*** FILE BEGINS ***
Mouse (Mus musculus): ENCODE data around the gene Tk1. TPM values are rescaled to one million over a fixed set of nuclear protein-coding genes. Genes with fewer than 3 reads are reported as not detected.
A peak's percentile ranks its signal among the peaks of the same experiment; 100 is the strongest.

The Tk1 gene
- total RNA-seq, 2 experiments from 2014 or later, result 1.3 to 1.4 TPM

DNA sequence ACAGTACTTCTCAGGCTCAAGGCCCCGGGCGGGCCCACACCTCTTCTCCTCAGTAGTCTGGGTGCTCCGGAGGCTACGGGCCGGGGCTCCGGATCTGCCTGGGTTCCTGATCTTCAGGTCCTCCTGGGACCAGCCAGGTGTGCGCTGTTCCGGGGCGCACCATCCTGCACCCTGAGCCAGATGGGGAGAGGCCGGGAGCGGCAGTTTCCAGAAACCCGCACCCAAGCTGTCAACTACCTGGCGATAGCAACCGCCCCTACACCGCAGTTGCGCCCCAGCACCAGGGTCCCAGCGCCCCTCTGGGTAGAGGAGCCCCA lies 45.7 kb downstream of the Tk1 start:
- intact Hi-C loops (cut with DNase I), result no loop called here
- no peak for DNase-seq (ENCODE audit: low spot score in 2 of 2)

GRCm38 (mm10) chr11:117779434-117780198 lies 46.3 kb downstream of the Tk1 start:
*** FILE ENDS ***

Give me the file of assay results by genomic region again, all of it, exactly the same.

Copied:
Mouse (Mus musculus): ENCODE data around the gene Tk1. TPM values are rescaled to one million over a fixed set of nuclear protein-coding genes. Genes with fewer than 3 reads are reported as not detected.
A peak's percentile ranks its signal among the peaks of the same experiment; 100 is the strongest.

The Tk1 gene
- total RNA-seq, 2 experiments from 2014 or later, result 1.3 to 1.4 TPM

DNA sequence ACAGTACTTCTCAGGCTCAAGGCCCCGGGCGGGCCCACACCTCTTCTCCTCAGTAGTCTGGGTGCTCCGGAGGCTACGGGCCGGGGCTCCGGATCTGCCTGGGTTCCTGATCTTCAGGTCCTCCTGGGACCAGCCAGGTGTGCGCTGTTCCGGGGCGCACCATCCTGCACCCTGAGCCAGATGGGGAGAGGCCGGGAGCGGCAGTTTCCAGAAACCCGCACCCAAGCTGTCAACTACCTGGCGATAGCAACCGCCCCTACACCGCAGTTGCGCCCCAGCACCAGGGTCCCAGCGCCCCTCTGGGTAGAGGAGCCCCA lies 45.7 kb downstream of the Tk1 start:
- intact Hi-C loops (cut with DNase I), result no loop called here
- no peak for DNase-seq (ENCODE audit: low spot score in 2 of 2)

GRCm38 (mm10) chr11:117779434-117780198 lies 46.3 kb downstream of the Tk1 start: